Nothing much happened after that, unless you count the thunderstorm that suddenly broke over the building when I walked into the marriage equality panel that took place that day (evidently someone up there knew it was trouble) and the riot act I read an SEIU rep at a mixer that night. Note: it's not classy to yell at an SEIU rep while drinking the free booze provided by... the SEIU. Oops.

Wednesday, June 6, 2012

Sarah Who Again?

Mama Bear is back after a relatively long and (happily) quiet stretch where we didn't have to pretend that Sarah Palin was an actual person with ideas that we should listen to and stuff.

By now we all know that Shah Walker of Wisconsistan has not been unseated and will be renaming the governor's mansion to "Scott's Pleasure Casbah" where he will be executing one civil right a day just because he can.

Sarah is taking this opportunity to get her Bumpit on national television, as she is relating Walker's victory to Barry O's inevitable defeat. Also, something about his goose being cooked. Or something.

As she denounced Obama’s “hopey changey stuff”, the former Alaska governor continued: “More and more Americans realize that what Wisconsin has just manifested via this vote … is the complete opposite of what president Obama and the White House represents today.” 
Palin predicted that the Obama administration will try to downplay Walker’s victory and distance itself from the GOP’s win in Wisconsin.
“Jay Carney — can’t wait to see how he spins all this and ignores it, and President Obama himself,” she said. “They’re going to really try to distance themselves from this despite the fact that they, leading their lapdogs in the leftist media, made this a front page story for how many months? Months and months.”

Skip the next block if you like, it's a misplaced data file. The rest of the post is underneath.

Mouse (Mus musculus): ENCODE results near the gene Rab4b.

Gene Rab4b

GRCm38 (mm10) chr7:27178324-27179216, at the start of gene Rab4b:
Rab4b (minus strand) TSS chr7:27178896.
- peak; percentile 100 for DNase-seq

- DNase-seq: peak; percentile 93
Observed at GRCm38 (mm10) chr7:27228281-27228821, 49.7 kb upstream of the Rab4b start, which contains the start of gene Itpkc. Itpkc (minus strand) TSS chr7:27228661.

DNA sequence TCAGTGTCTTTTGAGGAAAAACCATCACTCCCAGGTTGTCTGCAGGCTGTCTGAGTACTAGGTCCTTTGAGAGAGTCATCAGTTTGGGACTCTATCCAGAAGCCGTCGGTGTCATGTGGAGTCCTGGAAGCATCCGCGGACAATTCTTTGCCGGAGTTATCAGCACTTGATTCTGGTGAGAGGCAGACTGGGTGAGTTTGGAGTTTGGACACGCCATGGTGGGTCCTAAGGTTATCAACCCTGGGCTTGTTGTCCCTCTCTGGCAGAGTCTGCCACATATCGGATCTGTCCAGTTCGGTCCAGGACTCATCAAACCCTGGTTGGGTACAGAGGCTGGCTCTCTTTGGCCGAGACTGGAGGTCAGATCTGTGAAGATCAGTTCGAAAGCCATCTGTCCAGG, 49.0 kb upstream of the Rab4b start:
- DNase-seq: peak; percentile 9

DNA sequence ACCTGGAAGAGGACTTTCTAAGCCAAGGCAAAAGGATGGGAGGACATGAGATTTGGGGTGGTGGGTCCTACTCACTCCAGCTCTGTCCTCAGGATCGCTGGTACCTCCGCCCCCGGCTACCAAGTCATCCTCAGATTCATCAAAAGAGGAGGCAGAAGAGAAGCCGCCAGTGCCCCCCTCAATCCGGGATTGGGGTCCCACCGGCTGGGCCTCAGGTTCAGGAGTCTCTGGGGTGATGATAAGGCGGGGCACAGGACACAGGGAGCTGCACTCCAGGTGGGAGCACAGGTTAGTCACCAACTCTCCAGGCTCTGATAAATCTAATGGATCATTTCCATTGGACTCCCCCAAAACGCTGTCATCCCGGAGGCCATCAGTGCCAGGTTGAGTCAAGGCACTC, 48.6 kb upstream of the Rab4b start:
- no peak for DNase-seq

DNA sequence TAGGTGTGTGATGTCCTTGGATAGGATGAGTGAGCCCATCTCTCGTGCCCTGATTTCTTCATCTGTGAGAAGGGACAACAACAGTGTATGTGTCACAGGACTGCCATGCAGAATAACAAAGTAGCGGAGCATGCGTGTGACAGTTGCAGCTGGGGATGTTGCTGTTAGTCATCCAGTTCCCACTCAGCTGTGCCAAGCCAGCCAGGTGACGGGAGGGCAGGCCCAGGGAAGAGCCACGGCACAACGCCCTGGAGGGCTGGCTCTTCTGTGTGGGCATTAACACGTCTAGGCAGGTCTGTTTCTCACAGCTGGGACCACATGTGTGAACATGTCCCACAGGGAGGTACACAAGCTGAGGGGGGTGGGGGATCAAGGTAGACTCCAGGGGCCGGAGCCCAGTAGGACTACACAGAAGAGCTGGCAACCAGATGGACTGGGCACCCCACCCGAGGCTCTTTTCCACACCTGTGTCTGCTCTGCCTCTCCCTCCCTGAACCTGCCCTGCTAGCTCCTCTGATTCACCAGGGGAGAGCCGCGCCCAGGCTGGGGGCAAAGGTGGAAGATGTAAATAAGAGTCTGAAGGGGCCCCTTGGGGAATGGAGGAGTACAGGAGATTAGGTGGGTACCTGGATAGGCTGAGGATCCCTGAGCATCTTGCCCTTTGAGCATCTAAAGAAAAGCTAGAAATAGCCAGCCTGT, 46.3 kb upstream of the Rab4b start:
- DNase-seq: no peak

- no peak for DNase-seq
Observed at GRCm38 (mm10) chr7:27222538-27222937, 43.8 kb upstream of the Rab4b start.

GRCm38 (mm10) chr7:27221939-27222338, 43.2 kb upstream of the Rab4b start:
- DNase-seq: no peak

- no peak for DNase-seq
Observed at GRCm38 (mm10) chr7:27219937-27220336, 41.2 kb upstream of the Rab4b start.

Mama Bear-- or is it Bulldog with Lipstick?-- is going to cook a goose for some lapdogs. Or something. You heard it here first.

.... And I'm Back?

Not only have I made a temporary return to OneAngryQueer, but I have returned to the fabulous Netroots Nation blogger's conference. After the usual shouting and hugging and saying "I missed you so much!" to all of our comrades that we haven't seen since last year (as well as meeting new colleagues) we are now settling down to the LGBT pre-conference in order to brainstorm future strategies for our communities.

Of course, my politics have definitely changed since last time in the last year. Not only have I done a crazy amount of IRL organizing, my politics have (like my hair) gotten a lot more radical. I have a feeling that there are some people in this room that I love and respect... who I might be yelling at a bunch later on in the conference.

Anyway. I'll post a few things on OAQ, sometimes about Netroots and sometimes about other shit. Yay! A week where I get to do nothin' but blog!

Oh, and drink. And flirt. And annoy people.